Energy Data Collection in Tonga – Processes, challenges and opportunities

Energy Data Collection in Tonga – Processes, challenges and opportunities

Date: 
Wednesday, May 1, 2019
Type: 
Public information and advocacy materials
Abstract

Tonga belongs to the Small Island Developing States (SIDS). The UN General Assembly (UNGA) adopted a resolution on the outcome document of the Third International Conference on Small Island Developing States (SIDS), the ‘SIDS Accelerated Modalities of Action (SAMOA) Pathway’ (A/69/L.6). “The Samoa Pathway” using SAMOA as an example of SIDS, recognizes the adverse impacts of climate change and the rise of sea-levels on SIDS’ efforts to achieve sustainable development.
Improvement of energy security through sustainable channels is one of such efforts in Tonga for achieving economic prosperity. According to “Tonga Country Energy Security Indicator Profile 2009” prepared by the SPC, the total electrification rate was 89% and rural energy access to modern forms of energy was still at 73%. The electricity tariff in 2009 amounted to USD 0.36/kWh in 2009 as the household energy burden averaged 14%. This data is based on the census of 2006.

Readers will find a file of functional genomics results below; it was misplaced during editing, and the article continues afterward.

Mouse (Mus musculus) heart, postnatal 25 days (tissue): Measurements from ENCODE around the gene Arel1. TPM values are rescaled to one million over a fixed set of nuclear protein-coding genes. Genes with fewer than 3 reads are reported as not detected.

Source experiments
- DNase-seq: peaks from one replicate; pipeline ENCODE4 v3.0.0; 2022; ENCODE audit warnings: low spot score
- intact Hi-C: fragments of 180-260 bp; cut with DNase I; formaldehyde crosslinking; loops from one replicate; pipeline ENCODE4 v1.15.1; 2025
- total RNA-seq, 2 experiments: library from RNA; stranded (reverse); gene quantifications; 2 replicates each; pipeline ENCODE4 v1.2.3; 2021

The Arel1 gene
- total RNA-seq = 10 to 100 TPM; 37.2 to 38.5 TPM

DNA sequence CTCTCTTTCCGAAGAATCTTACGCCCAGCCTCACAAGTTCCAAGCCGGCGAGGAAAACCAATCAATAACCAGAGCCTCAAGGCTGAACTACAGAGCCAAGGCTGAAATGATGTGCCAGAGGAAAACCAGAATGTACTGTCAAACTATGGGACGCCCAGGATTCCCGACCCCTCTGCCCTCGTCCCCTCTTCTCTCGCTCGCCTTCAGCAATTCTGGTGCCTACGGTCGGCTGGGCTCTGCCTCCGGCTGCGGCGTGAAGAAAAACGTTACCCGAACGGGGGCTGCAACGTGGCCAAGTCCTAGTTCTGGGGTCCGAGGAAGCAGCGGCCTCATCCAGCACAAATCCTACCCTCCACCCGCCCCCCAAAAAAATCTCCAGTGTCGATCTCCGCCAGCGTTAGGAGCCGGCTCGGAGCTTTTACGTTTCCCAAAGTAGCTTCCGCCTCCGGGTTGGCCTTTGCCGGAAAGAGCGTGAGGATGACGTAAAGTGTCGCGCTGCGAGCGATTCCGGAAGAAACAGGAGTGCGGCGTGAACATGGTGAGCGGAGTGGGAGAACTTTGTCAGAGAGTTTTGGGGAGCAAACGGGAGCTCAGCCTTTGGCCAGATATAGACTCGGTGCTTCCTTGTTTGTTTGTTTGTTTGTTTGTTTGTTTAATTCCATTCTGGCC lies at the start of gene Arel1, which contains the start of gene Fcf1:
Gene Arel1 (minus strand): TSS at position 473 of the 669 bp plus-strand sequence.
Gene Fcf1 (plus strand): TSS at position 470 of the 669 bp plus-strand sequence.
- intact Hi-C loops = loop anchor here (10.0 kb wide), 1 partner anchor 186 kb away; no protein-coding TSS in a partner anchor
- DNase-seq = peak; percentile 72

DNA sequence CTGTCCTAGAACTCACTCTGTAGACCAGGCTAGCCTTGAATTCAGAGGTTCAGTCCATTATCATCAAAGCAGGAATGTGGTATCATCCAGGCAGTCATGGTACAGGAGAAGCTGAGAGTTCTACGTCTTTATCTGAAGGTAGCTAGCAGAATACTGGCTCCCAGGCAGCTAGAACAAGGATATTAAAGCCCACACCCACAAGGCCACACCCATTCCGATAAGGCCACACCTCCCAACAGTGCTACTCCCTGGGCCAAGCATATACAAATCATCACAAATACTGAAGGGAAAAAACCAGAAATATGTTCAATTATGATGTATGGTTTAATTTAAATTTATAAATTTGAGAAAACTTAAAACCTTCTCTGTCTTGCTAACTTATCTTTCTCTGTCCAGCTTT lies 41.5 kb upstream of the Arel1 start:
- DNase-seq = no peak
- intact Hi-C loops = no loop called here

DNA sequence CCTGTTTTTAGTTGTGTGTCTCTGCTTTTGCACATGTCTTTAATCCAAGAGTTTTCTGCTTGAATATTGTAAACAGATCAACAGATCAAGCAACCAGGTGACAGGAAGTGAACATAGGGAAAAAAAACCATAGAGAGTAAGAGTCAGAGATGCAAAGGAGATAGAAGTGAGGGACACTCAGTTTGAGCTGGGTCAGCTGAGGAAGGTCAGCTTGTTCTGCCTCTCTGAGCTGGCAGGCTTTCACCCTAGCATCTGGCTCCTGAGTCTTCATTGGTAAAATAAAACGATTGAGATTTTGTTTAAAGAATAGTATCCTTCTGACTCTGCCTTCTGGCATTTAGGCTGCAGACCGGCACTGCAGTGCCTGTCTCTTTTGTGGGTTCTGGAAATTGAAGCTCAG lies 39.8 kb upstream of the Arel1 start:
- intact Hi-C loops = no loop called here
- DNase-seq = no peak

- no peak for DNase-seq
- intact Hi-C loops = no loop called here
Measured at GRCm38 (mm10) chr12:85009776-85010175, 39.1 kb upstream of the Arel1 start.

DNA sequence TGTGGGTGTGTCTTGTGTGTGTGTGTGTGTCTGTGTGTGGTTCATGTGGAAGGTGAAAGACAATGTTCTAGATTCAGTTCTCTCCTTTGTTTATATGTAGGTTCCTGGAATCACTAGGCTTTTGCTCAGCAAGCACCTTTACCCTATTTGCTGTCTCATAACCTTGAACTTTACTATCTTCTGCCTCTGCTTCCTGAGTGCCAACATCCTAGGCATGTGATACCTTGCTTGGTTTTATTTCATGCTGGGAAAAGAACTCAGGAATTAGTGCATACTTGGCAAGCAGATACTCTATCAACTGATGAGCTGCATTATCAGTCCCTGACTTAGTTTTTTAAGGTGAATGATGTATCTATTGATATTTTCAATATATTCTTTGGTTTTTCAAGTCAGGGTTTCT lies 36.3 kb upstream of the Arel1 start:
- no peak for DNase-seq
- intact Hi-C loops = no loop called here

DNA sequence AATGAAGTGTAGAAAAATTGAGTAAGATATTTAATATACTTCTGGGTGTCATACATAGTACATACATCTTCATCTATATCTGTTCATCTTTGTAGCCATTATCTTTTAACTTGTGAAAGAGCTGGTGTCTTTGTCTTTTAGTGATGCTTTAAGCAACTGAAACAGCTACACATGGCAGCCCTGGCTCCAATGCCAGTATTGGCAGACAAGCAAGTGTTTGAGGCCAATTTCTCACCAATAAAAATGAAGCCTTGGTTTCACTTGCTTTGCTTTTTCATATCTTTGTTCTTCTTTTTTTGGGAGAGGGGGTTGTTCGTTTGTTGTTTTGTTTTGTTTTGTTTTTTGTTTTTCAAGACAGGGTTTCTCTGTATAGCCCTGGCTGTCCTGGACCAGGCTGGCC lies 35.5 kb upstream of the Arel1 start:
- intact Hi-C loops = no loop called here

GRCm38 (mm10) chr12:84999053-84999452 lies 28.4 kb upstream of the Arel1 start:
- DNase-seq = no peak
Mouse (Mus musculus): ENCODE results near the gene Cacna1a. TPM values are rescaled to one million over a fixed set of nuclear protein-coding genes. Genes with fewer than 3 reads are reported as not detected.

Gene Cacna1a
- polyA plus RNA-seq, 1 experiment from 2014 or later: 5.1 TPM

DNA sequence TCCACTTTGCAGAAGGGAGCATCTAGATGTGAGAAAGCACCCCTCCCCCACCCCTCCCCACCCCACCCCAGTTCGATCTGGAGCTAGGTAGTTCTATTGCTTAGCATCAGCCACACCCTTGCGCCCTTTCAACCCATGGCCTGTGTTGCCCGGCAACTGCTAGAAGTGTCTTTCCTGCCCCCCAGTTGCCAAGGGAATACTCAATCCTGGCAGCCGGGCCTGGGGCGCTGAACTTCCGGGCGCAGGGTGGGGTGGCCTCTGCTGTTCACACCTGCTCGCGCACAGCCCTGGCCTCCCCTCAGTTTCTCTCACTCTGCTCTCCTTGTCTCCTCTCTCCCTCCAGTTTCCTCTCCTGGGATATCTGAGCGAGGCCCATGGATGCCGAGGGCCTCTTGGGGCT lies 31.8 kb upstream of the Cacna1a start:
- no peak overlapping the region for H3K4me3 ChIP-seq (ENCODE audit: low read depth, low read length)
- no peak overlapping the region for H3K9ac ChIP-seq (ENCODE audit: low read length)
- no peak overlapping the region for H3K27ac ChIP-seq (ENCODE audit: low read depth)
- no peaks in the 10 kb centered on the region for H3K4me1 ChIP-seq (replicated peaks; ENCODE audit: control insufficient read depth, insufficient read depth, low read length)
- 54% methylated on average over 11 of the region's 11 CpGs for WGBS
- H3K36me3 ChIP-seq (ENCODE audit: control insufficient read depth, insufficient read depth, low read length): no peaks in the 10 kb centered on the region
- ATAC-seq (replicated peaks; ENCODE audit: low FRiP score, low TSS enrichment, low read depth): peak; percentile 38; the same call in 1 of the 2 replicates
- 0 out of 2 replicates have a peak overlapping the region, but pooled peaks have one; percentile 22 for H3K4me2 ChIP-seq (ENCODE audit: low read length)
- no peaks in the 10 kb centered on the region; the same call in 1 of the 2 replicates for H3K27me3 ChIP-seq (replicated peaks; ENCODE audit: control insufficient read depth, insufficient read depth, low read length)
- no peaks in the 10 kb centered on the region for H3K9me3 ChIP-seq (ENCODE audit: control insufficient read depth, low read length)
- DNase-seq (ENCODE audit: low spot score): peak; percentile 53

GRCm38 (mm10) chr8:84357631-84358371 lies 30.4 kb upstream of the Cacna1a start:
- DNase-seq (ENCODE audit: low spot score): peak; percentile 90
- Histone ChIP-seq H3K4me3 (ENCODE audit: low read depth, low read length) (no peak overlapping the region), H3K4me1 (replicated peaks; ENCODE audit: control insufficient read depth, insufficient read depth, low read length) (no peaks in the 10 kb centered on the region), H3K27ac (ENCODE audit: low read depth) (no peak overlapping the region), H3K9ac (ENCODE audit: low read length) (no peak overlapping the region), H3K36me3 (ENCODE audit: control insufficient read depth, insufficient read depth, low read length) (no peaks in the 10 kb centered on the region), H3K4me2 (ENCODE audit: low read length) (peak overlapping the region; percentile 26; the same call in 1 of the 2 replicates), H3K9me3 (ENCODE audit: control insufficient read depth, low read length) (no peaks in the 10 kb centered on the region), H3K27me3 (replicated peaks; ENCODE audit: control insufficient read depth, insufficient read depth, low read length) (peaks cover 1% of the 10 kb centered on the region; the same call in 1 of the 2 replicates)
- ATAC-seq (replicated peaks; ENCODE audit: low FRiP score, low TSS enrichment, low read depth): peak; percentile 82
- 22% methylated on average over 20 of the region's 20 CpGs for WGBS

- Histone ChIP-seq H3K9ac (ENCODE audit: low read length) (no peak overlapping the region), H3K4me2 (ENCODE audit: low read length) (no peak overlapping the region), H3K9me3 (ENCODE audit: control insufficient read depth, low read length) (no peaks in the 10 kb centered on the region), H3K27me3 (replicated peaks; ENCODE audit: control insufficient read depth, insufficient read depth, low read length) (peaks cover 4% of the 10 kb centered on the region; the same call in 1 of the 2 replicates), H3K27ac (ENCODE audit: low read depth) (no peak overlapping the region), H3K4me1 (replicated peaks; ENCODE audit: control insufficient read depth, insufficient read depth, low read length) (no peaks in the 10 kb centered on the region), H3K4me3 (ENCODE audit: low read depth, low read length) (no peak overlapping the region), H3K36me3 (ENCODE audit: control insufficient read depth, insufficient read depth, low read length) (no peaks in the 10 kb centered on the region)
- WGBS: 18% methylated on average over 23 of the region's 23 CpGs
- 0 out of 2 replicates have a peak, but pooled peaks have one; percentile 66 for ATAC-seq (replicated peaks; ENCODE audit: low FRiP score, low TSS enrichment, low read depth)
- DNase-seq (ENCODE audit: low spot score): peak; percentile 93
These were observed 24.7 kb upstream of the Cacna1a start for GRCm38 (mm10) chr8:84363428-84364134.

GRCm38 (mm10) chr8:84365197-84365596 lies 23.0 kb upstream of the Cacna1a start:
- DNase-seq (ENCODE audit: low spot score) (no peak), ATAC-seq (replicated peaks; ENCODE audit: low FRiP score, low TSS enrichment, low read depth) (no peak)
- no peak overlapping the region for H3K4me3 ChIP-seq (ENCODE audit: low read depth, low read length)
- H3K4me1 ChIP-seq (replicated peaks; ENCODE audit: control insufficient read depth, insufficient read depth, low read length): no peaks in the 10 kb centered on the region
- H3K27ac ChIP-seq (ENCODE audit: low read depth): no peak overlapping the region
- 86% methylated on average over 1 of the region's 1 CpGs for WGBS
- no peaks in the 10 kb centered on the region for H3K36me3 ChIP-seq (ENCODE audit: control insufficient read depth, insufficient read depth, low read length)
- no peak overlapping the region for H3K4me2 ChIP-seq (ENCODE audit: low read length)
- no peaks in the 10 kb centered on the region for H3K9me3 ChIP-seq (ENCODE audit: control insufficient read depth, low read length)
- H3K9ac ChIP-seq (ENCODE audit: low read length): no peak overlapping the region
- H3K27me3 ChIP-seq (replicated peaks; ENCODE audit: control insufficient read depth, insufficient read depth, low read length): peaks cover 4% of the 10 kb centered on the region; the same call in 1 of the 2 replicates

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Taking the case of electrification rate, the improvement has reached 97% in the latest census of 2016.
Another important issue to be considered in the improvement of energy security is the role of renewables. According to Tonga Power Limited (“Combined Utilities Business Plan 2018-2022”), the current share of fuel cost in the electricity tariff is about 48% (41.51 seniti/kWh) of the total (85.86 seniti/kWh – about 0.38 USD/kWh). This part can be reduced by using domestic renewables such as solar power to replace imported diesel fuels. Thus, the contribution of renewable PV to energy security and energy access is significant. But how significant?
To understand the significance of the role of various aspects of energy on national economy and national security, data is of critical importance. Particularly quantitative data that enables ‘evidence-based practices’. It also helps to think about substantive measures in mitigating associated risks. Without quantitative data on energy supply and demand, it is difficult to identify the sources of these risks and their impact on welfare. By the same token, if data is available, there are chances to mitigate and improve the status of energy security using appropriate policy responses and future planning such as “Tonga Energy Road Map” and “Sustainable Development Goals”.
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